This post has not been edited by the GamesBeat staff. Opinions by GamesBeat community writers do not necessarily reflect those of the staff.

It's my dream to write for a major gaming publication. I work hard to hone my writing skills and make contacts in the industry. It can be demoralizing at times. But this is my dream, and I want to succeed.

Then, after one Eurogamer article questioning journalistic integrity in the industry, I watched Twitter explode with game journalists defining what "Games Journalism" is. Personally, that opened my eyes a little. Not so much in terms of the ethics (or lack thereof) within the game industry, but in terms of what this industry needs to provide for people like me.


For someone trying so hard to break into the industry, it's a bit depressing to see journalists I look up to bickering about who they are and what they do. And I am disturbed at the idea of a exclusive "club" of journalists and PR people. I want to write about video games because I love them. I would hope that's why anyone would get into the industry. Video games have been a constant force in my life since my parents bought my brother and me a Nintendo Entertainment System, and I want to make them a permanent fixture in how I live.

In the coming months, I will attend game convention PAX East. This will be my first time in the belly of the beast, where I'll finally meet the journalists I admire and the developers who make my favorite games. It'll also be my first real chance to make contacts that can help me achieve my goals. And my excitement around all this has been diminished by current events.

Concerns and questions fill my head. Is this industry really all about writing PR-approved previews and reviews? Is it all about bringing in advertisement revenue?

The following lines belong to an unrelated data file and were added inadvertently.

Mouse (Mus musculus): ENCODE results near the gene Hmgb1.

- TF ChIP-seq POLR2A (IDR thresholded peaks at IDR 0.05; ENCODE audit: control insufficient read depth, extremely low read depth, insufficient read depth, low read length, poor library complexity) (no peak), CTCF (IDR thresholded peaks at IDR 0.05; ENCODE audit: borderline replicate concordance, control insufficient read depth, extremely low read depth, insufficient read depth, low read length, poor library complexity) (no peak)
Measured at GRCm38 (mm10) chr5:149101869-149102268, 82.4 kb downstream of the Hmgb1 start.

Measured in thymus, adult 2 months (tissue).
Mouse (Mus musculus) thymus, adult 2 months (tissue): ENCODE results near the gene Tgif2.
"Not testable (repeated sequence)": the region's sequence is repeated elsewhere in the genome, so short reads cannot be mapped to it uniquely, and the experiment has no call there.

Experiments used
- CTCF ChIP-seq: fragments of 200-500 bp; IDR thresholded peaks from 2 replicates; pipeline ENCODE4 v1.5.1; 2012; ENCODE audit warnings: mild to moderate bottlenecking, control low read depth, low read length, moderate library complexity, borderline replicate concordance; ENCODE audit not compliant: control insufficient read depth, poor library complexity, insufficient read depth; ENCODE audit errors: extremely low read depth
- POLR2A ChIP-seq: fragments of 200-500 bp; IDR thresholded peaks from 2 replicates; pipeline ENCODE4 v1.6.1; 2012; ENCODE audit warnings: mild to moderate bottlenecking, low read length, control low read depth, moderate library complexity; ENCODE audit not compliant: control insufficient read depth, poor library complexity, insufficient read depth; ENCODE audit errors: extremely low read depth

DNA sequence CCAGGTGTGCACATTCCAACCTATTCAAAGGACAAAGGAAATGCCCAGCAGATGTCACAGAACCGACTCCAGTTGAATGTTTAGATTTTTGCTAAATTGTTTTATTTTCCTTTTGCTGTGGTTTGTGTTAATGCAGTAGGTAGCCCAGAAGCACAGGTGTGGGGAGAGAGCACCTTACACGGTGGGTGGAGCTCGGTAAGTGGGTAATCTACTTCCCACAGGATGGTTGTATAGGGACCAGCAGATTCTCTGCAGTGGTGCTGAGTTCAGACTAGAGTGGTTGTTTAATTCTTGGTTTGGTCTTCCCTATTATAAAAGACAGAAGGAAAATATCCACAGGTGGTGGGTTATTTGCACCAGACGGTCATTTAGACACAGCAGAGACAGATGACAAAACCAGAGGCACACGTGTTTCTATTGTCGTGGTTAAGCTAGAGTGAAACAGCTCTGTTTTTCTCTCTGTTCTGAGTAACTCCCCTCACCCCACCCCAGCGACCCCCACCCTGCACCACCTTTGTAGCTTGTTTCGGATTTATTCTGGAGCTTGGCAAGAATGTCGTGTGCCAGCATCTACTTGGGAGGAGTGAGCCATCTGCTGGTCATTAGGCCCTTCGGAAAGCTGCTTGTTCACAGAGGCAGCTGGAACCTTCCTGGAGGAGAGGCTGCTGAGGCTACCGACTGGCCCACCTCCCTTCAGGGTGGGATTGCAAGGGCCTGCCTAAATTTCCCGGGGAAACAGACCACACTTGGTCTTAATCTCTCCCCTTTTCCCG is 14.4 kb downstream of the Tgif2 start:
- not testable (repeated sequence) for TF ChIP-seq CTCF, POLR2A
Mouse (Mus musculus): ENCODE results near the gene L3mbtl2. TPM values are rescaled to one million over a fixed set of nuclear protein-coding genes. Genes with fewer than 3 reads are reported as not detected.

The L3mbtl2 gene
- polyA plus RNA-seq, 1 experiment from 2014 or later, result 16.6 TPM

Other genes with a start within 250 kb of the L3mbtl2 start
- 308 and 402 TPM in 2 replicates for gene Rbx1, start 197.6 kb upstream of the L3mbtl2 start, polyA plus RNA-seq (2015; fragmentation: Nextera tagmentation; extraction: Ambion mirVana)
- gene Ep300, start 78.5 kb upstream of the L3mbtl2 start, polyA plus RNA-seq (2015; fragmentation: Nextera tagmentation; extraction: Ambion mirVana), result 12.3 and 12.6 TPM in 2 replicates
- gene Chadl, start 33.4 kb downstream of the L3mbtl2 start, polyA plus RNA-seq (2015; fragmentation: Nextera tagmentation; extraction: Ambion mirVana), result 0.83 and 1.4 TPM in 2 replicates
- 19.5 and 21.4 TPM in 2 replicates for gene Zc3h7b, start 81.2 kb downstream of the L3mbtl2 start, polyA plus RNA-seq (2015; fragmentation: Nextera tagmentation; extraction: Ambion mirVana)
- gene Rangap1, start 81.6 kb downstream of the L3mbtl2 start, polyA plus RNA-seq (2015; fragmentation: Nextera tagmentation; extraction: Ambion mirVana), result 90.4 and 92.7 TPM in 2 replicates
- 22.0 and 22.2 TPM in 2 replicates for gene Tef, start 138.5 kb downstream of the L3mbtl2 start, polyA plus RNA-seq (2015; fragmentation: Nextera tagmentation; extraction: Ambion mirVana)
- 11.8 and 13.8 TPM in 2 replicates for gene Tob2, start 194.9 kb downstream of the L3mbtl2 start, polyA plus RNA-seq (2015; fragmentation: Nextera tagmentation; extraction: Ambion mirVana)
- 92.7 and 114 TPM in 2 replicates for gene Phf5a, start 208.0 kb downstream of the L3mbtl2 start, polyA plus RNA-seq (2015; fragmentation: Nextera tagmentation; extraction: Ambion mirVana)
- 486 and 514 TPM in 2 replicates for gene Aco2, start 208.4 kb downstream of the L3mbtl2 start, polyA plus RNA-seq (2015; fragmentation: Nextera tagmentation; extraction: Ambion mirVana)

Maybe I've led a sheltered life. The Bitmob community doesn't get paid by anyone. We don't receive loot from publishers. We simply love video games, and we want to write about them as best we can. And maybe that's stopped me from looking too deeply at the rest of the industry. 

Let me be clear: I don't think everyone out there is greedy, selfish, or corrupt. I still admire the writers and editors I admire. I am concerned about the shadow a few can cast over everyone. It only takes one confirmed — even rumored — incident of greed or bribery to call everything into question.

It's not just about journalists, either. We readers have a responsibility to uphold as well. Take a look at all the top comments on IGN's Call of Duty reviews. Nearly every one claims IGN received a bribe from Activision in order to give the game a high score without offering a single shred of proof. This needs to end. How can we gain respect from other industries if we can't even respect each other?

When I jointed Twitter, I specifically chose the handle Symposium56 for a reason. It's my favorite dialogue from Plato, but more importantly, it's a discussion, and I want to urge people to join the discussion of video games. Talking is the greatest learning tool crafted by man. Instead of bombing a conversation with rude and vile comments, chime in with your true opinion in a professional manner. Maybe then we will stop seeing illusions of bribes and pay-offs every time an opinion differs from our own. Perhaps then we will only see an appreciation for video games.

Yes, a higher standard exists for journalists, but I want a higher standard to exist for everyone else, too. Readers should pull their weight with constructive criticism and feedback. Journalists should give their audiences honest news and reviews. That's how I see our industry. That's what I want to do in it.

Simple, right?

Agree? Disagree? Let's start our own symposium in the comments below.